Thursday, 25 November 2010

Vegetable Balls and Tomato Pancakes

From The Best Way Book, circa 1916. Economic recipes that sound just... delicious.

Boil some rice until soft. Have ready some left-over vegetables, chopped very fine. Now mix rice and vegetables thoroughly. Bind with an egg, form into flat cakes or balls. Fry in boiling fat. This makes a tasty meal.

Tomato Pancakes

Three or four tomatoes
One egg
4 tbsps flour
1/4 pint water
1 cup grated chese
tomato sauce
chopped parsley

Skin and seed the tomatoes, and mash with a fork
Make a batter with flour, egg and water and add the tomatoes
Beat well.
Heat some fat in a frying pan, pour a small cupful of the mixture, frying it until brown on each side.
Put a spoonful of hot tomato sauce in the centre of each pancake and fold over. Sprinkle with chopped parsley and grated cheese.
Serve very hot.

Saturday, 20 November 2010

Turnips Boulangere

from Delia Smith's Frugal Food, 1976 (a boulangere is a baker)

2lb small turnips
1 onion, chopped
2 slices streaky bacon, chopped
1/4 pint hot stock
1/4 pint milk
1 oz butter

Preheat oven to 350F

Peel and slice turnips thinly. Arrange the ingredients in a casserole or baking dish (generously buttered), as follows:

a layer of sliced turnips
a sprinkling of onion and black pepper

Repeat until you've used up all the turnips and onions.

Pour in milk and stock, dot the surface with butter. Sprinkle chopped bacon over the top and cover with a sheet of buttered foil. Bake in the top half of the oven for an hour. Remove the foil and bake for a further 30 minutes.

So why "boulangere"? In the olden days when most people didn't have ovens you'd have had to take a dish like this to the baker's.

Cake or Pudding

From Ration Book Cookery.

12 oz hot mashed potatoes
flour to bind
4-6oz dripping, lard, suet or mixture
3 oz sultanas or other dried fruit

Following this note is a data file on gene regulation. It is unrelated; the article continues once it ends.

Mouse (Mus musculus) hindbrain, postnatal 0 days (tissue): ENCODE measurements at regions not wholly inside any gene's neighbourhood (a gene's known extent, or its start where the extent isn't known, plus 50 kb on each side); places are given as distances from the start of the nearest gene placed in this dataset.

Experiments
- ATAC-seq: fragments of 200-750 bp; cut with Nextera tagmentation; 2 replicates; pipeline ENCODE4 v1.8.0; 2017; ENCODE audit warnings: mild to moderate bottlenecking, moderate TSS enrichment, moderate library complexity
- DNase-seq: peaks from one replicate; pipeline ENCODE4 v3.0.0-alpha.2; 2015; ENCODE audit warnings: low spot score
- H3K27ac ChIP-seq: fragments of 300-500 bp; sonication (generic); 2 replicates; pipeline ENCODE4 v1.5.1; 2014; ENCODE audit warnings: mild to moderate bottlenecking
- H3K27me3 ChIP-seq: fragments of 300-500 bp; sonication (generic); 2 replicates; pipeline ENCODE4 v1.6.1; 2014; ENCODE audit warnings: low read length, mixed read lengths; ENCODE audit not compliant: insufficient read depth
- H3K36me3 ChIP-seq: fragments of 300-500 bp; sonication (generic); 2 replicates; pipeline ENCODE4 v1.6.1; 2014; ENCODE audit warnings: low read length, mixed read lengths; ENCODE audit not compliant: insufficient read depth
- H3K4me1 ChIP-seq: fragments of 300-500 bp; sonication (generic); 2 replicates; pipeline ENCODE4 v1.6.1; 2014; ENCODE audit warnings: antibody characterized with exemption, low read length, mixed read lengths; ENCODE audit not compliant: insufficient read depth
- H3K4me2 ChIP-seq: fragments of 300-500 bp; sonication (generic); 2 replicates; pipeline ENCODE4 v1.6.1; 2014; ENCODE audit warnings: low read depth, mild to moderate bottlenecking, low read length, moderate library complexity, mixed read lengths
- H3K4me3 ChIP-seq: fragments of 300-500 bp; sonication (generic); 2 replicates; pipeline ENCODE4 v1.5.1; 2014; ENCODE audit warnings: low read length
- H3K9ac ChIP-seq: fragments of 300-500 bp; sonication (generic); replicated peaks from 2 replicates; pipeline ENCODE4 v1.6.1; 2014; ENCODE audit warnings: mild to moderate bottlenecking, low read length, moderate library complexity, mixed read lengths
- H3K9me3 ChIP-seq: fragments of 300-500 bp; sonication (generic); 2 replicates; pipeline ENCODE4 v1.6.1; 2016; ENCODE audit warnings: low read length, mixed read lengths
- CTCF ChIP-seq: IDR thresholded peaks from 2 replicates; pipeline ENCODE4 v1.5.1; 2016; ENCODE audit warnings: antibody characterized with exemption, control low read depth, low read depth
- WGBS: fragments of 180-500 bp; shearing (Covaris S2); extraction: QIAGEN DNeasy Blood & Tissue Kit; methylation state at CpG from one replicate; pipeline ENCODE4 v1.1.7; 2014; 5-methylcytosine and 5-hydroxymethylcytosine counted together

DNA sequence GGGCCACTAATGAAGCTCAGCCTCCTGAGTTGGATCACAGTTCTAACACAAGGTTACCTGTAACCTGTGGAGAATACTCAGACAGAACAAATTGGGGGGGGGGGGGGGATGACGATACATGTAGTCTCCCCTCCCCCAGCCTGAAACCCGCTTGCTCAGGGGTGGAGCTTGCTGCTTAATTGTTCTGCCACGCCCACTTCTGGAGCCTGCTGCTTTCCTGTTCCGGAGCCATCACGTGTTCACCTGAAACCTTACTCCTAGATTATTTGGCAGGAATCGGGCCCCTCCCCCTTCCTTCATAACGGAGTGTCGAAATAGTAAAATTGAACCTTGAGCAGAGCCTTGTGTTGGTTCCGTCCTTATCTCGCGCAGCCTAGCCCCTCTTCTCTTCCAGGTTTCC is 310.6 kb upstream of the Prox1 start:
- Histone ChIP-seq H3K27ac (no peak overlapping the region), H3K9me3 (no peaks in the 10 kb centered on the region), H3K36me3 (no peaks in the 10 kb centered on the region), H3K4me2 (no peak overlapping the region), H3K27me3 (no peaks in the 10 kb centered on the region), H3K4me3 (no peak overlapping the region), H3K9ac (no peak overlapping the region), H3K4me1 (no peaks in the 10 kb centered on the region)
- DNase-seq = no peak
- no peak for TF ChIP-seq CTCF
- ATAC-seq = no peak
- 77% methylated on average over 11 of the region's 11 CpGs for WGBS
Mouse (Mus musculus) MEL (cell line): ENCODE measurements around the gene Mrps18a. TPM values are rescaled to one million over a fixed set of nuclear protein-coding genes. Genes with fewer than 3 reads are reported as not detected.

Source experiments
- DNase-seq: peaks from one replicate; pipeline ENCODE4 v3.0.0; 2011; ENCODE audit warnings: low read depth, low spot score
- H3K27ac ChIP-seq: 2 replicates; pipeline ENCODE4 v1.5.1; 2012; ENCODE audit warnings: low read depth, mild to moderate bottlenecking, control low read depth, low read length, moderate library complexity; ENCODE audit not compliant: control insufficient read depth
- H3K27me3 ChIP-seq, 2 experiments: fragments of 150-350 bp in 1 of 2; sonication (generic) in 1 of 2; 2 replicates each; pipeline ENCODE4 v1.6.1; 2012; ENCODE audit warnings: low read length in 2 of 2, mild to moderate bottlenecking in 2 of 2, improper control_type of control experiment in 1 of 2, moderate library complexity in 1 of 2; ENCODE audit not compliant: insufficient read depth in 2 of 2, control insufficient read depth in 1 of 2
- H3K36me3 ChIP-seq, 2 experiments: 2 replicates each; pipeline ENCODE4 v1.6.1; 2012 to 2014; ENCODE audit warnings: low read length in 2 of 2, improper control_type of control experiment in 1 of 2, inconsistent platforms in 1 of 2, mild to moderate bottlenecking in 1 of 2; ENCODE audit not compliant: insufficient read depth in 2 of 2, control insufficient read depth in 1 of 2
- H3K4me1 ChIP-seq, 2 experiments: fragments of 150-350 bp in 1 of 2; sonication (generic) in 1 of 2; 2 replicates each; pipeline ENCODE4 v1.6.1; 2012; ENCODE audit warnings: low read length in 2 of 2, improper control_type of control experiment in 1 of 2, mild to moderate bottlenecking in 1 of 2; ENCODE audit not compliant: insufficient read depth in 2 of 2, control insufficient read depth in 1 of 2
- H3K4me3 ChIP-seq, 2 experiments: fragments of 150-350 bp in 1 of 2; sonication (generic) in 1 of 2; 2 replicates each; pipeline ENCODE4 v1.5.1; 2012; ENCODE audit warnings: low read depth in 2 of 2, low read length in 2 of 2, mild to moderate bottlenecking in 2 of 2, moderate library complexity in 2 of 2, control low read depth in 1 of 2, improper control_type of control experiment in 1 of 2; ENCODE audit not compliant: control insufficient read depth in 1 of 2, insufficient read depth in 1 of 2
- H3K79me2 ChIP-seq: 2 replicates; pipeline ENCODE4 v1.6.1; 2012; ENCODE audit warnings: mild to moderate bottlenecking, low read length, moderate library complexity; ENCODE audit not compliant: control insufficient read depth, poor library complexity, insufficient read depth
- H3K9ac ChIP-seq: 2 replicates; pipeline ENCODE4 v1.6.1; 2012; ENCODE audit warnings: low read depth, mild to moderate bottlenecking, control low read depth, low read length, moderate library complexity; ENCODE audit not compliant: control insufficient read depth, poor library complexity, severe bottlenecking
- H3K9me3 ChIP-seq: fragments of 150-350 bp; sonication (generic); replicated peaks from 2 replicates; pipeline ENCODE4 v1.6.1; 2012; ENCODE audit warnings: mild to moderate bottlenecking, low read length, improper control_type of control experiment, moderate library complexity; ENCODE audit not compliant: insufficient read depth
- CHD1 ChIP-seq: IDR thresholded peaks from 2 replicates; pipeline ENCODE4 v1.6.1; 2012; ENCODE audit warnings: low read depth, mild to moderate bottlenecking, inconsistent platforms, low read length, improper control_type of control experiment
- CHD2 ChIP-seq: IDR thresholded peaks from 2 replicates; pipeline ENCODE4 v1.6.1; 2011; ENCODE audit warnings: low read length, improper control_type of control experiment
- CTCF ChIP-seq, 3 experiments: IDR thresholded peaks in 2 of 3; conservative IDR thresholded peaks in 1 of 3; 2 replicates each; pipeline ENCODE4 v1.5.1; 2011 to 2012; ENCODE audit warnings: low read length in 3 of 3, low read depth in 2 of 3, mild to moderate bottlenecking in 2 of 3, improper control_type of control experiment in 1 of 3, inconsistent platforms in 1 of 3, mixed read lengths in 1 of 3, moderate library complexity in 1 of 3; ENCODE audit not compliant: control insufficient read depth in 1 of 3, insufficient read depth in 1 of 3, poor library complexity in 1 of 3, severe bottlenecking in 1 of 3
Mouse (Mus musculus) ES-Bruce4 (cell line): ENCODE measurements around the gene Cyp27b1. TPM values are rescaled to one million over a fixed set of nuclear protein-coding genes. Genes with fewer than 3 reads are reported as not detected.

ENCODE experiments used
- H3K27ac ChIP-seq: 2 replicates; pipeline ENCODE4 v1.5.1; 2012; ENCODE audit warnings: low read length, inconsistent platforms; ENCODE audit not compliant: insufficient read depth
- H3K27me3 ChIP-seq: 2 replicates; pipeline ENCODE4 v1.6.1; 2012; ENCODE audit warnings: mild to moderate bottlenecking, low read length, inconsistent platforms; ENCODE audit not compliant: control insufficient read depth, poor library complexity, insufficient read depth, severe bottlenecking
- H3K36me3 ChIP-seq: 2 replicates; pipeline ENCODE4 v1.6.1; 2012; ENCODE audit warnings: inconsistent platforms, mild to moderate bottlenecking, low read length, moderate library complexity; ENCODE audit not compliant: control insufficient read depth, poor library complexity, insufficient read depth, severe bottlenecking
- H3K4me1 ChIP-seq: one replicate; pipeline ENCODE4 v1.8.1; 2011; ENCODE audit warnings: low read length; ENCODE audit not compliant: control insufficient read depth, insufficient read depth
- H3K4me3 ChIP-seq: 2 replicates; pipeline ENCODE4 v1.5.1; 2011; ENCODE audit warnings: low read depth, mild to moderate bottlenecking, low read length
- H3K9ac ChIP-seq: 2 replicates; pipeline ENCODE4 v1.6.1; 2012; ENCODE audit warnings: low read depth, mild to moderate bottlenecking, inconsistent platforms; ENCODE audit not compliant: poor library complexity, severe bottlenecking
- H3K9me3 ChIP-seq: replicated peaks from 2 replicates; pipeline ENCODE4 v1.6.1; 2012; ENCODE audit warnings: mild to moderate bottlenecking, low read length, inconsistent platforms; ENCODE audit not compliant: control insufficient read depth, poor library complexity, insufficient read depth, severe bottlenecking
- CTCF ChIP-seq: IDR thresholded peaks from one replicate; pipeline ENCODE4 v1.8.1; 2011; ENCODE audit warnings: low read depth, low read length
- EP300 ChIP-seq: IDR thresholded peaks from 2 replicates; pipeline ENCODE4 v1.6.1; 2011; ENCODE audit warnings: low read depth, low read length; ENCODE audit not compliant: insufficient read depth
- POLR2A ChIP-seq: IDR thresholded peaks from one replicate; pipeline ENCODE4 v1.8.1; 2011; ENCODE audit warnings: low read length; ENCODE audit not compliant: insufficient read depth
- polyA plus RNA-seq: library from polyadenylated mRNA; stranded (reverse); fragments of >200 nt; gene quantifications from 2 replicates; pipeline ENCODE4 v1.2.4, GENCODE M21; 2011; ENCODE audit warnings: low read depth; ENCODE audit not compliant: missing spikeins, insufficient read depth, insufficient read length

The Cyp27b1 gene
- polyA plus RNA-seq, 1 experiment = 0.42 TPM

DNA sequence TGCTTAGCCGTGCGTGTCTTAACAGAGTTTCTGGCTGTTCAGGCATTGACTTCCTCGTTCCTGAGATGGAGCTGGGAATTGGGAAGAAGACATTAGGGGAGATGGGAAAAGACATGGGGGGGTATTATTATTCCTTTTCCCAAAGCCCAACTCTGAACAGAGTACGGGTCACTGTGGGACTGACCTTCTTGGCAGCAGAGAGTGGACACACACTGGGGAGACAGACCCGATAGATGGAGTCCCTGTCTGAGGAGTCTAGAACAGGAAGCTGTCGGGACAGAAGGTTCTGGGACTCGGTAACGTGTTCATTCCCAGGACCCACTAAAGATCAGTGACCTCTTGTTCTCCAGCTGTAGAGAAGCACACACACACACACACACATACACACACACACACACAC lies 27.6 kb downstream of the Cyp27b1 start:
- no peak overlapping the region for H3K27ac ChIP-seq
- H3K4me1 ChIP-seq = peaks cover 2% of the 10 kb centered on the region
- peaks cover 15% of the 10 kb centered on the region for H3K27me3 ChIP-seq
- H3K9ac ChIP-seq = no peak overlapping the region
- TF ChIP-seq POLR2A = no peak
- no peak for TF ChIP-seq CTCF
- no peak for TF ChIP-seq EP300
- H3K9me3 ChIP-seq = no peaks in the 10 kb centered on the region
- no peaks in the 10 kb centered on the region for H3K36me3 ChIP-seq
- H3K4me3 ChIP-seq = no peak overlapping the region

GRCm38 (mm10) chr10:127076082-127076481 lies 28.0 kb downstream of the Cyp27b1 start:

2 oz sugar

Mix the potatoes with a little flour to bind. Work in the fat, sultanas, sugar, salt and nutmeg. Add more flour to make a fairly stiff dough.

Put the mixture in a greased shallow tin and bake in a slow oven until crisp and brown. Serve hot for tea or with custard for lunch.

(You could probably add double the amount of sugar.)

Thursday, 11 November 2010

Peanut Salad

From Ration Book Cookery

1 tbsp peanut butter
2 tbsp mashed potato
1 tbsp chopped onion
sliced beetroot or tomato
lettuce leaves
salad dressing
grated cheese or chopped ham

Put peanut butter, potato and onion in a bowl. Beat well together, then form into small balls. Mount each on a slice of beetroot or tomato. Arrange lettuce leaves in a bowl and place mounted peanut balls on them. Serve the salad dressing separately and a dish of grated cheese or thinly sliced chopped ham.

Sunset Salad
Grate orange peel, and mix into hot mashed potato. Whip with a little vinaigrette or mayonnaise and include a little finely chopped celery or spring onion. Pile onto a bed of grated cabbage or torn lettuce and decorate with a few sprigs of celery.

Friday, 5 November 2010

Pear, Prune and Ham Risotto

From the Women's Institute Book of Home Cooking
The Women's Institute used to give cooking demos. Perhaps they'll bring them back now the BBC has axed Ready, Steady Cook.

8 oz brown rice
1 onion, chopped
2 tbsp oil
1 pint stock
1/4 pint white wine
1/2 tsp basil
1 eating pear
2 tbsp lemon juice
1/2 red or green papper, deseeded and diced
8 oz cooked ham, cubed
2 oz prunes, chopped
pepper rings to garnish

In a heavy pan, fry the rice and onion until the rice begins to brown. Allow to cool slightly and add the stock, wine and basil. Bring to the boil and then lower the heat, cover with a lid and simmer for 20 minutes or until rice is soft.
Cut up the pear and toss in the lemon juice. Mix with the diced pepper. When the rice is cooked, add the ham, pear, pepper and prunes and heat through, stirring all the time.
Serve hot or cold.

You could leave out the peppers. But it would still be pretty nasty!

Poor Knights of Windsor

From the Women's Institute Book of Home Cooking, 1984

A sliced loaf of bread
1/4 pint milk
2 oz caster sugar
1 egg
butter and cooking oil

Cut the bread into 2in wide fingers. Warm the milk and sweeten to taste. Beat the egg. Soak the fingers in the milk. Drain. Dip in the beaten egg. Fry in sizzling butter and oil (the oil stops the butter burning).
Serve piping hot with melted golden syrup or warmed jam.

Rich Knights (Swedish variation)
As above, but dipped the egged fingers ino chopped almonds and sugar. Serve with cream.

Peasant Girl in a Veil

From the Women's Institute Book of Home Cooking, 1984

2 lb ripe Victoria plums
4 oz granulated sugar
6 oz butter
1 oz caster sugar
6 oz fresh white breadcrumbs
1 egg white
1/4 pint whipping cream

heat the oven to 180C/350F.
Slit the sides of the plums and take out the stones. Fill each cavity with a teaspoon of granulated sugar and a knob of butter. Arrange the fruit, cut side up, in an ovenproof dish. Cover with caster sugar according to taste and cook for 30 minutes. Leave to cool.
Fry the crumbs lightly in the remaining butter and sprinkle over the plums. Whisk the egg white until stiff and lightly whisk the cream. Fold the two together and spoon over the plums.